Nicholas Quirke was distracted by a number of possibilities on 5 June 2020 and it took him a while to decide what his day would entail. He would get in a bike and explore, but final destination was unknown. Peng was collecting his new car and Nicholas was keen to join him for a ride, but he also wanted to get some reading done and do some work on a CV as the possibility of a teaching job was looming. They worked out a route through the city that would take him to another park In the southern outskirts, and this time a park dedicated to sport. The days temperature was soaring again and as he had never functioned too well in extreme heat there was an element of him that felt like staying indoors and nurturing his usual pallid features but he got on the bike and prepared to cycle the 9 miles to his eventual destination. It wasn’t longe before he was feeling relieved that he had embarked on this journey it was another area he had really experienced for himself and once again the huge highways, the immense buildings gave him a sense of wonder and slight fear which he decided he really rather liked. The unknown really did give him a buzz. When he arrived at his first destination he had to cross the highway via one of their footbridges which unusually seemed really shoddy and there were Electrical leads and wires everywhere. I honour of Peta and he ‘uninstaresting’ photo feed he started to snap some pictures. Her realised that the bridge was being remodelled and the wires and extension leads were the result of the work and workers which gave the enterprise a ‘Do it Yourself’ feel which was rather charming. The park was a little disappointing and though it promoted sport and healthy endeavour the only area that was populated, and that was mostly by old timers like himself, was the table tennis. There had been a restriction on team sports and swimming which still had not been lifted. The good news was that day Included the alert level in Beijing being dropped to 3. There would be no more temperature checks, Hutong could open and it was said by the middle of June Cinemas could start to reopen and theatres start producing again. This would open up a whole new world for him. The heat made him feel very dry and he advanced to his next location to a nearby tea shop in a mall. He arrived at the location his map sent him to and it seemed very run down and unappealing. He went into the building he was directed to and it seemed to be a plumber suppliers. He asked where the Teahouse was and got completely blank stares. He was clearly not a familiar sight in this part of town. He was lost again! He re checked the online map and it gave him somewhere completely different. He cycled to the mall and once again was in area where there were several large malls and his mind told him that it was not feasible that all the malls could function and survive, English towns had one mall and they barely got by. He tracked down the bookstore where the cafe was and once again he noticed that places in Beijing all had English slogans on the walls, which was good for him as they seemed delighted to have a Lao Wei customer. He got a message from Peng that he was on his way And met him on the road to begin the remainder of the cycle to pick up the car and have supper. He had a near death experience on one of the back streets And was relived once they got to their destination in one piece. It was a really smart car and Peng enjoyed playing with the controls and features of the vehicle. They drove to a mall where they were going to eat, but first Peng purchased a scooter! The food was good but one of the dishes came with tiny little sea creatures in it which he accidentally ate a small portion and felt sick for the rest of the meal. It was quite late by the time they got back and it was clearly time call it a day to hit the sack.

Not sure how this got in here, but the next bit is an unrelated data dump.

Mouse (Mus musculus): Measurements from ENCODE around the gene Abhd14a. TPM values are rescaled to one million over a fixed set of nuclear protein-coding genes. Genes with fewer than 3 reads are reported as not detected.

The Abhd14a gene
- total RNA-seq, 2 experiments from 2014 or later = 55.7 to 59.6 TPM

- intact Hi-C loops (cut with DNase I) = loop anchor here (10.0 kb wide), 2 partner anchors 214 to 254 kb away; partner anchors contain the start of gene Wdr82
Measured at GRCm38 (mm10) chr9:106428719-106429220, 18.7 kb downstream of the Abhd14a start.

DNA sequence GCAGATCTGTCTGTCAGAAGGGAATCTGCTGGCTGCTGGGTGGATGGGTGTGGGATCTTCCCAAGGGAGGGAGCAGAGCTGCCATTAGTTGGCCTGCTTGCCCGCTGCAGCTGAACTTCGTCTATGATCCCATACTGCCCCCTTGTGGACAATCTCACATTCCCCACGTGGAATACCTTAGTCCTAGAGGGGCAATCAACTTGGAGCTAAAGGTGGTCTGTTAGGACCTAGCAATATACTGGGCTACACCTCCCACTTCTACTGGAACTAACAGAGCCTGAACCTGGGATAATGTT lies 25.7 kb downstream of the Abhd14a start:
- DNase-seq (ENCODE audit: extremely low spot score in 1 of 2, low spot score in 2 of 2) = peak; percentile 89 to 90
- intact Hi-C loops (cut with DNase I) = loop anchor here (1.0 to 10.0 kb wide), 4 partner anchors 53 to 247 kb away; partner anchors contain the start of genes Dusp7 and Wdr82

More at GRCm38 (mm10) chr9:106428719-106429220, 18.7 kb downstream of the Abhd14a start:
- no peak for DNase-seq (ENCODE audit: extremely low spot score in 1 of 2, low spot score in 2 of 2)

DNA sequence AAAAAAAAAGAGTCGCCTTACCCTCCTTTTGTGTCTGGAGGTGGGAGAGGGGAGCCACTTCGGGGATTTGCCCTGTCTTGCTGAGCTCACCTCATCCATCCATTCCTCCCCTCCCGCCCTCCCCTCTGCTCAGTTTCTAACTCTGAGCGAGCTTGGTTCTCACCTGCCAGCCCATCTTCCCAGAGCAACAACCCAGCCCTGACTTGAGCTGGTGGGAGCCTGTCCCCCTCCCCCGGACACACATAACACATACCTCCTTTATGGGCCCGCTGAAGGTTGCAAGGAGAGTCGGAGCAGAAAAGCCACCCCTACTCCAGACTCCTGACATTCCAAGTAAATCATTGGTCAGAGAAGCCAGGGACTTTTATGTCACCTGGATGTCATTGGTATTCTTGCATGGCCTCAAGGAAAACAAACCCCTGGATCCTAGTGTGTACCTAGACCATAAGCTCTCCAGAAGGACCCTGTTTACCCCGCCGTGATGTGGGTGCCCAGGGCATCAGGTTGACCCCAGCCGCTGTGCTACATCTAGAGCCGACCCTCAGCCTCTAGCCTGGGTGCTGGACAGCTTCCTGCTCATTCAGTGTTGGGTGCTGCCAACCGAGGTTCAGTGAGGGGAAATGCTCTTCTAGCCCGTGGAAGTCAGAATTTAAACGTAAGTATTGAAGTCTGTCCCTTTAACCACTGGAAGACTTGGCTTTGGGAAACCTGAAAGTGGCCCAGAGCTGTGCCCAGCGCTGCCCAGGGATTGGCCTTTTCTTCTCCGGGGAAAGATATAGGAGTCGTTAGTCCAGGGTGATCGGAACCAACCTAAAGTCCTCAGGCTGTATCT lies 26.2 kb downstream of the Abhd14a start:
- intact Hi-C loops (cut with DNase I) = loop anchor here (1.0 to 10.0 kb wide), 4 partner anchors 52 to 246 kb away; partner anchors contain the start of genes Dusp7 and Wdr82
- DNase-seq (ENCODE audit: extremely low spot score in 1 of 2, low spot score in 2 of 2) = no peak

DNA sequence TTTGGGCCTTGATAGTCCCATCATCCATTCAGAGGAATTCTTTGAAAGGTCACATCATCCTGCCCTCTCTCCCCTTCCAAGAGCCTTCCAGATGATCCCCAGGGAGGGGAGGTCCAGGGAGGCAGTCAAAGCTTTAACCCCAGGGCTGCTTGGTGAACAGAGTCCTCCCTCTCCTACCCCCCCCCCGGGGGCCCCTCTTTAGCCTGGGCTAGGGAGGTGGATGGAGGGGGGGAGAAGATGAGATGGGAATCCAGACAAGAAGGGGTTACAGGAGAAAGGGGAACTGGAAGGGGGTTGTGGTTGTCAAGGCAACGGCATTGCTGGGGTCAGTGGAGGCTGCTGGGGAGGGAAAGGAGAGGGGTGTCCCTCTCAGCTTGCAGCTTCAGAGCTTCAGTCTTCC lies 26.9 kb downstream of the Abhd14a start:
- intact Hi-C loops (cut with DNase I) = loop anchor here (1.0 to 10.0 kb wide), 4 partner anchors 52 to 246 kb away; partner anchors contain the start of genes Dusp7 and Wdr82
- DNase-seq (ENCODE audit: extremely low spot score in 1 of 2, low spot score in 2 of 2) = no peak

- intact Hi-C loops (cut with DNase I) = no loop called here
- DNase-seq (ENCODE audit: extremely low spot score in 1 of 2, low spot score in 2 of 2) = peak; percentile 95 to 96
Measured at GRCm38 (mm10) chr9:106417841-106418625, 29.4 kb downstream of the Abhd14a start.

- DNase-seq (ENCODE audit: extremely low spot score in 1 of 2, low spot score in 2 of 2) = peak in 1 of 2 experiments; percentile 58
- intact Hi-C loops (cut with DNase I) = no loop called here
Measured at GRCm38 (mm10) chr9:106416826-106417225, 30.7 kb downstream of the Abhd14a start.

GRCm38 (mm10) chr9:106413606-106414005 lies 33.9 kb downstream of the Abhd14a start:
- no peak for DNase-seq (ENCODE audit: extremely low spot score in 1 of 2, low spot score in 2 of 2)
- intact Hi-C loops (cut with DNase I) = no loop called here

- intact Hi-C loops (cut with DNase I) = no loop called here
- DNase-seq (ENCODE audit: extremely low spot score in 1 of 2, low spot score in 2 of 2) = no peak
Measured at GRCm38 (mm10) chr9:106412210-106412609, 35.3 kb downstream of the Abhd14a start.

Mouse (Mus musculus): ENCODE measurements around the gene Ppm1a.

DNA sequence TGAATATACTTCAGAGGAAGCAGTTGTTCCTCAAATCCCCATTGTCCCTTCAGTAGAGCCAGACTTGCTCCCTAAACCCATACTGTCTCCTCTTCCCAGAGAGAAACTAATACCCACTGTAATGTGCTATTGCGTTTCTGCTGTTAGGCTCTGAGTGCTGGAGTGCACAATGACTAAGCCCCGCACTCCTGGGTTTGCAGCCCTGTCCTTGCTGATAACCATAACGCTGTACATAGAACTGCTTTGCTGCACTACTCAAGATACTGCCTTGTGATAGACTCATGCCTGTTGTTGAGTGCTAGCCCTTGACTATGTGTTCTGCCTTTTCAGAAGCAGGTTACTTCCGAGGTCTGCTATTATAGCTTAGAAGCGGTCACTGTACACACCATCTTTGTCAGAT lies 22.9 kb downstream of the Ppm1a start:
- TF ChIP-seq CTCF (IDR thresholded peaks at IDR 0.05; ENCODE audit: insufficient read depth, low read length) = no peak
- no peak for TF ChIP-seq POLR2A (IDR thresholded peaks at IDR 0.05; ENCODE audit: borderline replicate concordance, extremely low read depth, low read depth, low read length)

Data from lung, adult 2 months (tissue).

Nicholas Quirke was certain that now was the right time to be visiting the Summer Palace on 3 June 2020. The temperature was in the 30’s and he could enjoy the experience as the Imperial family did, in the torpid heat and blue sunshine. It was a 10 mile cycle ride from the apartment and he took the cycle slowly in the blazing sunshine. Beijing was probably the most futuristic looking city he had ever been in with its huge extravagant architecture, monolithic towers that echoed the immense mountain ranges he had travelled through and there was something a little bit scary about being adrift in such foreign and daunting landscape. Nothing made him feel quite so small or lost but with his trusty GPS maps even the scary territory he peddled through was viewed with a new confidence. On the flip side, nothing made him feel quite so comfortable with his surroundings as the journey through the Imperial landscapes and palaces. Had he lived a former life here he wondered, though a previous visit explained the familiarity he felt. It was good to see the Palace in the season which the royal family used it and equally good was that he was viewing it on his own terms, not with a guide, working to a time agenda which meant that he could take his time and experience and examine the beauty of the almost perfect environment the ancient Chinese had created. With breathtaking views of the lake and the mountains, a gentle breeze drifting across the water it was the most idyllic place to be. He remembered the steep climb up to the temple which was perhaps not wise to negotiate on such a hot day, and momentarily resented that the temples he visited often seemed to be close to the skies and heavens. Sadly the palace theatre, the largest surviving example of its type was shut and he didn’t have the opportunity to examine this stunning building which could be glimpsed the rough closed doors and above high walls. Everything about then palace breathed peace and luxury and indolence, it really was exquisite. He wandered through the 728 metres of the Long Gallery, a magnificently designed and painted feature that is also the longest corridor in Chinese classic gardens. He was of course attracting attention as the only Lao Wei in the grounds again with many families actually being bold enough to talk to him even if all they could say was ‘Hello’ and try and shake his hand. The heat really was starting to be oppressive and he doubted his ability to cycle the 10 miles back to the apartment and it was a very easy decision to take the subway which to his delight was actually Line 4 and meant he did not have to change and took him all the way to Caishikou. A simple and easy evening lay ahead with another movie before bed.